Calling time on extra-time
FIFA president Sepp Blatter is well known for coming up with some odd ideas and this latest seems as strange as any.
Blatter has admitted that there was too much negative football at the World Cup and believes that one way of improving things would be to scrap extra-time after drawn knockout matches.
Admittedly, this would seem to be a slight improvement on his suggestion last month, during an interview with the German magazine Focus, that drawn matches in the group stage should be settled by penalties. But at first glance there does not seem to be much else to recommend it.
The logic behind Blatter’s thinking is that when extra-time gets under way, teams often prefer to take their chance on penalties and shut up shop. So he reckons we might as well get straight on with penalties rather than waste another 30 minutes of everyone’s time.
In fact, this has long happened in two of South America ‘s most prominent competition, the Copa Libertadores. The result, at least until the away goals rule was introduced in the competition, was that more games went to penalty shootouts and teams played even more defensively, knowing that they only had to get through 90 minutes rather than 120.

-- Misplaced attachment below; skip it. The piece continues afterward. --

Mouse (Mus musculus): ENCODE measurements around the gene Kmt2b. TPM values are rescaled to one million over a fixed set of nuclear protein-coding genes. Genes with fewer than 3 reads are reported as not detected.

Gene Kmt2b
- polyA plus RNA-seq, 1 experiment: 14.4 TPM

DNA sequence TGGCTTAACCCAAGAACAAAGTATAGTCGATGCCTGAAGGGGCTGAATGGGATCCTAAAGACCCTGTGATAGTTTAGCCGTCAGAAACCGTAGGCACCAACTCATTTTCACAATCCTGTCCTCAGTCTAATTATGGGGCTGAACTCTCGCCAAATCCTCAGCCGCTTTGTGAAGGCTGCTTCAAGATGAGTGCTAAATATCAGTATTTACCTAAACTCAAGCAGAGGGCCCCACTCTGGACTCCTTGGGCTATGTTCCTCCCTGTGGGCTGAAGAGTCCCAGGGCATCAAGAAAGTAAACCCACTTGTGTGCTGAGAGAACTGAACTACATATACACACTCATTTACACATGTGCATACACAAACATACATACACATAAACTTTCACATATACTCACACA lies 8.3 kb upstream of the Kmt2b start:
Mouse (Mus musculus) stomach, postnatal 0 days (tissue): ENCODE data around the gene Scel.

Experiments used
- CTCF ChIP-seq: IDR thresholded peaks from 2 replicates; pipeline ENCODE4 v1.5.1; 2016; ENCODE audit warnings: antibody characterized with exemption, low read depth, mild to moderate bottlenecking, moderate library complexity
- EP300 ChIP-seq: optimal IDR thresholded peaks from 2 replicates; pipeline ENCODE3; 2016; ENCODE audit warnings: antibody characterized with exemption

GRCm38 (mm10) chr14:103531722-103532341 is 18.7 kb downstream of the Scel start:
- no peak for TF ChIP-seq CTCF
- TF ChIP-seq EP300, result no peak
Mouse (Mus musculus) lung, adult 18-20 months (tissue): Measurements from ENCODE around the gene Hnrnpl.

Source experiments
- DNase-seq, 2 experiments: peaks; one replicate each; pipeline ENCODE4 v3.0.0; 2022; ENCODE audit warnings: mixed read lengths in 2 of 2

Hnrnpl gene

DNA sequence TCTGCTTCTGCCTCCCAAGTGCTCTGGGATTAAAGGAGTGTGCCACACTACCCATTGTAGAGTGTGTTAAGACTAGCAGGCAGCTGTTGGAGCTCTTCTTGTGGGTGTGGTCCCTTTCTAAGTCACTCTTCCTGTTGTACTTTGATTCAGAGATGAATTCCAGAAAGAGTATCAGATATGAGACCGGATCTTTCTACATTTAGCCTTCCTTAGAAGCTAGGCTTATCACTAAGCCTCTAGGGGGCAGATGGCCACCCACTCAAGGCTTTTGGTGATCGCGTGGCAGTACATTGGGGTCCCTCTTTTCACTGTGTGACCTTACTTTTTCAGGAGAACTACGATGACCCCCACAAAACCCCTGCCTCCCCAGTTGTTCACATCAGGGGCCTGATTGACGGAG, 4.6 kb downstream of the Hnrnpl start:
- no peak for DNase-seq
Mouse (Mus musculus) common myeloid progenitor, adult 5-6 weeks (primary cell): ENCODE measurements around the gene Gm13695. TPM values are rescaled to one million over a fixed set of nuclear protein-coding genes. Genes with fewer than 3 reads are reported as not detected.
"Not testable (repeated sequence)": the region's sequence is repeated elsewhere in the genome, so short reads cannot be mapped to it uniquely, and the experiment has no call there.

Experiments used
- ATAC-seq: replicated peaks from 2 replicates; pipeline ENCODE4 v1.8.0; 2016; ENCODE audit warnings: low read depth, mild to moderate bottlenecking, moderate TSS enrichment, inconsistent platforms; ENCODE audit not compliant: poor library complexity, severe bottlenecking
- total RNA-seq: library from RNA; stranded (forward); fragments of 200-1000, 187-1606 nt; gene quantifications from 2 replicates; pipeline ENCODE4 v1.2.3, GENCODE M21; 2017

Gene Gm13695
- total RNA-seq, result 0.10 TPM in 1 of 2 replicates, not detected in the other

Interestingly, Blatter has craftily evaded talking about the existence of penalty shootout itself.
Loathed by many supporters, the shootout has managed to establish itself as part of the game and now appears untouchable. But maybe there are better alternatives which may force teams to attack if they want to win the game: corner counts have been suggested, as has reducing the number of players in extra-time to open up the match.
In one unforgettable experiment in Brazil , yellow cards were used to decide who won drawn matches in the Rio-Sao Paulo tournament. This brought even the most boring 0-0 draws to life, with bookings celebrated like goals and waves of expectation every time a player committed a bad foul as the crowd waited to see if he would get booked.
Another possibility is just to play on until a team scores, even if the players are falling like flies on the field.
A rather odd one, perhaps, but no worse than Blatter’s suggestion, wouldn’t you say?